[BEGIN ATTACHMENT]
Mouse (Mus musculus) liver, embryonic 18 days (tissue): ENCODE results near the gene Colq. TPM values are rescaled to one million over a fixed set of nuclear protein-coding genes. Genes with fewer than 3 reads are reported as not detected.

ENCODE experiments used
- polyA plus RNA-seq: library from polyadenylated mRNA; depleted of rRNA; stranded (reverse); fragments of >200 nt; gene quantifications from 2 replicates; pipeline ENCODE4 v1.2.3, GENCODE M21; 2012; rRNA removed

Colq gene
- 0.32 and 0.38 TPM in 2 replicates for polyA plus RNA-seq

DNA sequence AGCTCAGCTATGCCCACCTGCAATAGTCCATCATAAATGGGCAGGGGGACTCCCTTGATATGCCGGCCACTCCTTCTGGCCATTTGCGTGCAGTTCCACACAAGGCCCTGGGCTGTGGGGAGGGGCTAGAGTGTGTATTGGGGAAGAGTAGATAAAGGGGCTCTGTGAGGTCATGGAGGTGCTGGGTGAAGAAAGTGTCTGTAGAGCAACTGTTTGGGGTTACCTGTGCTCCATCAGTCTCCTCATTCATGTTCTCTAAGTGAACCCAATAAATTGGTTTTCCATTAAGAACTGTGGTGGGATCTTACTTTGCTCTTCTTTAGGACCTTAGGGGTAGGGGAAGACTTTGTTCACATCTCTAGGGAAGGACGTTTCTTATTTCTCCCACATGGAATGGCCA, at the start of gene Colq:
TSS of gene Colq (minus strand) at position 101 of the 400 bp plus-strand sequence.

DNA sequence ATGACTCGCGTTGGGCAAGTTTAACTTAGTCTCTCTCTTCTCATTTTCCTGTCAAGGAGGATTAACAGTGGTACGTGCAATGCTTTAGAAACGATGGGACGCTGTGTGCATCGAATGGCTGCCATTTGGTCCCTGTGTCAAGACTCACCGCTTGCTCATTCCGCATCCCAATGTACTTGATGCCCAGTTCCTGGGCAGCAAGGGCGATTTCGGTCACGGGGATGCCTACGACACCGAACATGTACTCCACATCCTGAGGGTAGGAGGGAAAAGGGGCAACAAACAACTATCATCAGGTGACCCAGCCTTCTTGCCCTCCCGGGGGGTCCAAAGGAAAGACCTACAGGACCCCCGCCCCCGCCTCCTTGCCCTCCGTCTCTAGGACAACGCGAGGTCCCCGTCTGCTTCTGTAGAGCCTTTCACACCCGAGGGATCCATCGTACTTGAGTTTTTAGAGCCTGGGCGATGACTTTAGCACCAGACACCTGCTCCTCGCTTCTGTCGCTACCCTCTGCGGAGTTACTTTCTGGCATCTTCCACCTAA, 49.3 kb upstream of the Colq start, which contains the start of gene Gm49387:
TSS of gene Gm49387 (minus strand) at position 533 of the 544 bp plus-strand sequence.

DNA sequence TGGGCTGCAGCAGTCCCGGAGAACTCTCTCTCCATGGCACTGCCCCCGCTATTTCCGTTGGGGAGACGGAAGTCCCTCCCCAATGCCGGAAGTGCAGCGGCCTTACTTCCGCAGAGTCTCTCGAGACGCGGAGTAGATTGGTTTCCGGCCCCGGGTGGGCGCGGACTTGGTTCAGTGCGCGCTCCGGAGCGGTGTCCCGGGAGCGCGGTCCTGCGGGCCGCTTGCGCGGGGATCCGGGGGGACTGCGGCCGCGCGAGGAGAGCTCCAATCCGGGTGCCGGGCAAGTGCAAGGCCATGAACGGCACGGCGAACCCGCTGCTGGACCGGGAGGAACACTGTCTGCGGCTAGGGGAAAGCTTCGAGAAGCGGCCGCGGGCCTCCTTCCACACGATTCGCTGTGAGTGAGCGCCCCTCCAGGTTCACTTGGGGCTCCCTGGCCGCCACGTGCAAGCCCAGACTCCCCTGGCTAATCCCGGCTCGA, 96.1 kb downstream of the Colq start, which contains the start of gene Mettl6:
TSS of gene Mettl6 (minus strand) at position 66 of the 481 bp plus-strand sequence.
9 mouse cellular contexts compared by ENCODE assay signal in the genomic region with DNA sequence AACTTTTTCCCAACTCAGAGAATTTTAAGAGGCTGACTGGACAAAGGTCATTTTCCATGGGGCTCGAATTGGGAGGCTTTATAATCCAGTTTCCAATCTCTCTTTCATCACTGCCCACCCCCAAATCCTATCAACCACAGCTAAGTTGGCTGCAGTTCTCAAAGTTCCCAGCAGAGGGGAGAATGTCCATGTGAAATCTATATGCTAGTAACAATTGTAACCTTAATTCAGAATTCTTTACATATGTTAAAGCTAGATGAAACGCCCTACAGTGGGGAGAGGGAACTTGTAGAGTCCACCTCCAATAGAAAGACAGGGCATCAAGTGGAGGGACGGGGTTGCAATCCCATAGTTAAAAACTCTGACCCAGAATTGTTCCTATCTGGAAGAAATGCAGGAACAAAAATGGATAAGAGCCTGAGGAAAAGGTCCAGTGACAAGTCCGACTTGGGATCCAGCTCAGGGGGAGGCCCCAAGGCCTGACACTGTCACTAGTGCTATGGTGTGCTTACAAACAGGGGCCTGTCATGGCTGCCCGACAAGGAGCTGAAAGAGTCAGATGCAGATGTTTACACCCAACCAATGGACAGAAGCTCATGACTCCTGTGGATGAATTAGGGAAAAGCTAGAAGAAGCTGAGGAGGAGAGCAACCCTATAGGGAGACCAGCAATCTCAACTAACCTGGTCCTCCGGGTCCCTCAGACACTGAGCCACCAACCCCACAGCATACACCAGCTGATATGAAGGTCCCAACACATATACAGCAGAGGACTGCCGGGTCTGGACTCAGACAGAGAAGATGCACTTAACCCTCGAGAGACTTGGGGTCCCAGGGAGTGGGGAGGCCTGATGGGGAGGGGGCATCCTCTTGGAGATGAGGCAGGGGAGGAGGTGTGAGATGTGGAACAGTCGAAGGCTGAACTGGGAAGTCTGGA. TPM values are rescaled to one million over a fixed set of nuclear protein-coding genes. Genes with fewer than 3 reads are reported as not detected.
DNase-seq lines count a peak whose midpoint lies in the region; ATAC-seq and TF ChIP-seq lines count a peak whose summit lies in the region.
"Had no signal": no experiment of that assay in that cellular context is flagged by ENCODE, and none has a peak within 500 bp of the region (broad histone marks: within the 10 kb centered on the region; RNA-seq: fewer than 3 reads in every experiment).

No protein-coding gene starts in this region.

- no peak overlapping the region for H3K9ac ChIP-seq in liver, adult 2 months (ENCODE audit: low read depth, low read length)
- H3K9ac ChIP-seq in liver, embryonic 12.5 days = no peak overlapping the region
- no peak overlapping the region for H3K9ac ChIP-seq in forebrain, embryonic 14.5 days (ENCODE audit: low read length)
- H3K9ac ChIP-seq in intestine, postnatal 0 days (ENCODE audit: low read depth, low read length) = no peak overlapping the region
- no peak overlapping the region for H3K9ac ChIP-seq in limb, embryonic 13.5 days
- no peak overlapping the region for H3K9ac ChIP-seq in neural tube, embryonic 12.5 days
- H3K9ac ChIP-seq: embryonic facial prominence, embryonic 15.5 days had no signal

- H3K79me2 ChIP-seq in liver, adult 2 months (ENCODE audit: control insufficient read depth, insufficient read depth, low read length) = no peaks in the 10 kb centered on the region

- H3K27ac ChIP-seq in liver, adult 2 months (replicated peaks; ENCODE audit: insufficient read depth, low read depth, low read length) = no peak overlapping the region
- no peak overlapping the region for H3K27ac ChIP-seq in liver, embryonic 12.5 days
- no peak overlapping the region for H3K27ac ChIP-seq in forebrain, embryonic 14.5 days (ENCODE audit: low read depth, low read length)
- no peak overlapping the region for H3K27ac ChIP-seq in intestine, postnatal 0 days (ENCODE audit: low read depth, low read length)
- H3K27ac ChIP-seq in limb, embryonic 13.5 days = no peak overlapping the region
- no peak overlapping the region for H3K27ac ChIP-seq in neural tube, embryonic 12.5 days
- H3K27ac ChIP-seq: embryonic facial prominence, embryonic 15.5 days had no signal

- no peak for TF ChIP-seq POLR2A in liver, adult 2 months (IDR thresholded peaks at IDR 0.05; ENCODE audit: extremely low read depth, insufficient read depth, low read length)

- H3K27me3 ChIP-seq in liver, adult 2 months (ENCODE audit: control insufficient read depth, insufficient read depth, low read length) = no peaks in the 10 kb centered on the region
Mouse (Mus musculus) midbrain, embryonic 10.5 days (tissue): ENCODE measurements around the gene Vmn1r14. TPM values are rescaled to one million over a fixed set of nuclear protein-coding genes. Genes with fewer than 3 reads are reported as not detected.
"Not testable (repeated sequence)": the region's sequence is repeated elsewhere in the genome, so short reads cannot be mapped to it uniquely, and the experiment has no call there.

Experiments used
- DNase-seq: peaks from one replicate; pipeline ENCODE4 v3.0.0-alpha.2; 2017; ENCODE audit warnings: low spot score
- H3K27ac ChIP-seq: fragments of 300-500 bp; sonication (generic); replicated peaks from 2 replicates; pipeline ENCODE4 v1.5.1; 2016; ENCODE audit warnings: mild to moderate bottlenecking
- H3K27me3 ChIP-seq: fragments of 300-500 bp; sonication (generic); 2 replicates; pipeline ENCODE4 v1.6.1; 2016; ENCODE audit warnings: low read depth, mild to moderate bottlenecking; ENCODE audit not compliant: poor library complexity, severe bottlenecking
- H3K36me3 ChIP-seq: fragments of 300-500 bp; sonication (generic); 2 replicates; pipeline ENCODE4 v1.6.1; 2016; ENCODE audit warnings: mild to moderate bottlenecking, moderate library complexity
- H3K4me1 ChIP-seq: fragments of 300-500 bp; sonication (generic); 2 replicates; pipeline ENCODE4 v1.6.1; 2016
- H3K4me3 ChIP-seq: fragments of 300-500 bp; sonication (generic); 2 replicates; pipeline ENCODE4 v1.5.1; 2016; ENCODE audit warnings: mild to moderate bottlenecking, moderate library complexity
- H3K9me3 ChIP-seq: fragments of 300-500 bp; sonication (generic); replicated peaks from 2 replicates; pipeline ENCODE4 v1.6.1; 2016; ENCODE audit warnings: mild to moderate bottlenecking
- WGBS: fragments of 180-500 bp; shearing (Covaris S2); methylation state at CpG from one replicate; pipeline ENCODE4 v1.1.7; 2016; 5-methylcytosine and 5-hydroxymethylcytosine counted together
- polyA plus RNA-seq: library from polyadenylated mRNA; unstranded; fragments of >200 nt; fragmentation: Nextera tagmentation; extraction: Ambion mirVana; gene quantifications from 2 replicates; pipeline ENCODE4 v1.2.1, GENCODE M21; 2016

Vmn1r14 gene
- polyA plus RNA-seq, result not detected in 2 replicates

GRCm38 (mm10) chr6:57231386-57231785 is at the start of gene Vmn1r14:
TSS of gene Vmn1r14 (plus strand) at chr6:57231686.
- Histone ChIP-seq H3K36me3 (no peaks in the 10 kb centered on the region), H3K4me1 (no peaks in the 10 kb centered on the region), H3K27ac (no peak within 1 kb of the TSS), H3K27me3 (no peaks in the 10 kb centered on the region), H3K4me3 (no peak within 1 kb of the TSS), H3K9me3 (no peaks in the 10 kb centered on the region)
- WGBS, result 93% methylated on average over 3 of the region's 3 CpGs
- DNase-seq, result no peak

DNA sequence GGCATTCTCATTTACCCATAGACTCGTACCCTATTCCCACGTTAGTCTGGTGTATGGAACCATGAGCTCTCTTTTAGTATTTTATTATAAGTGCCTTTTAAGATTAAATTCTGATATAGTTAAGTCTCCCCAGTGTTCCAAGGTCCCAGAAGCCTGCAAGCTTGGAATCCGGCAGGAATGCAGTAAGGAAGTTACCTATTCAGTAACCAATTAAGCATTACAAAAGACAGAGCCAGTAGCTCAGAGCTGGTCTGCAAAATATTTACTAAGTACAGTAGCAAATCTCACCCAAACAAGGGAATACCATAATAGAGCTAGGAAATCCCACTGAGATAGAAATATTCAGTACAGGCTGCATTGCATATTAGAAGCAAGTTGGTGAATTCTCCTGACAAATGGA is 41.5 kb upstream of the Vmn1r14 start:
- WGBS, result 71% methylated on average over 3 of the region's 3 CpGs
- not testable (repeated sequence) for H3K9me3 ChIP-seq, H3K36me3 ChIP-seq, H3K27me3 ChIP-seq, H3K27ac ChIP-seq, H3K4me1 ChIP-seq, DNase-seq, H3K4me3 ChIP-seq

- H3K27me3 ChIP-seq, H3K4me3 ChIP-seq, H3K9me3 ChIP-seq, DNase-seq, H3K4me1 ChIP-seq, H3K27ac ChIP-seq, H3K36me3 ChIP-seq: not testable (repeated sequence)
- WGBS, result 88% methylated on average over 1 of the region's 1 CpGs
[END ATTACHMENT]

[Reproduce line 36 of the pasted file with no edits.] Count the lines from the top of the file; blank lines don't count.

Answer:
- DNase-seq: peaks from one replicate; pipeline ENCODE4 v3.0.0-alpha.2; 2017; ENCODE audit warnings: low spot score